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Background: In Australia, ethnic Chinese people are one of the largest, youngest and fastest growing overseas-born groups. Yet, little is known about their perceptions of contraceptive methods and their experiences with choosing one. Decisions about contraceptive methods are preference sensitive. Understanding the influencing factors of Chinese migrant women’s contraceptive method choice and practices will help cater to their decision-making needs in a culturally sensitive and responsive way. Methods: A qualitative study design underpinned by critical realism approach was used to explore Chinese migrant women’s perceptions and experiences of choosing contraceptive methods. Semi-structured interviews were conducted with 22 women who self-identified as being ethnically Chinese and had been living in Australia for no more than 10 years. The interview guide was adapted from the Ottawa Decision Support Framework. Majority of the interviews were conducted in Mandarin Chinese. Transcribed data was analysed using thematic analysis method. Results: Four major themes were identified, including: ‘every medicine is part poison: hormonal contraceptives cause harm to the body’; ‘intrauterine device, a device used in the past for married women’; ‘it takes two (or one) to decide, depending on the relationship dynamics and contraception preferences’; and ‘it is not necessary to seek medical advice in choosing contraceptive methods’. Conclusions: Our findings suggest that Chinese migrant women’s perceptions and experiences of choosing contraceptive methods are influenced by complex personal, cultural, societal and inter-relational factors. Chinese migrant women were cautious of using hormonal methods due to fears of side-effects, including reduced or absent menstrual bleeding. Women were also reluctant to consider intrauterine devices as options due to associating them with past experiences of other women and themselves and also fears of potential complications. There was a reluctant attitude towards seeking medical advice regarding contraception due to beliefs that needing to use contraception is not an illness requiring treatment. Such findings are likely to be useful in increasing healthcare professionals’ and policy makers’ understanding of Chinese migrant women’s contraceptive method preferences, beliefs and behaviours. They also help to develop culturally and linguistically sensitive strategies, which goes beyond the provision of contraceptive counselling, in assisting Chinese migrant women’s decision-making needs.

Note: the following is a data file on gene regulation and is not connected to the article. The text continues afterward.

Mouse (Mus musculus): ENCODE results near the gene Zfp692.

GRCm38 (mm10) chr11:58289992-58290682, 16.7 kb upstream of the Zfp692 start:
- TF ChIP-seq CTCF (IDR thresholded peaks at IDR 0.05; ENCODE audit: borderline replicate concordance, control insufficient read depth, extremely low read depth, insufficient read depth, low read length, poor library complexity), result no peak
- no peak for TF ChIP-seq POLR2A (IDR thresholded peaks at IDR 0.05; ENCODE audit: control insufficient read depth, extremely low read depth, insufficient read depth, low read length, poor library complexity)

Dolan, H., Li, M., Bateson, D., Thompson, R., Tam, C. W. M., Bonner, C., & Trevena, L. (2021). ‘Every medicine is part poison’: a qualitative inquiry into the perceptions and experiences of choosing contraceptive methods of migrant Chinese women living in Australia. BMC Women’s Health, 21(1). https://doi.org/10.1186/s12905-021-01226-3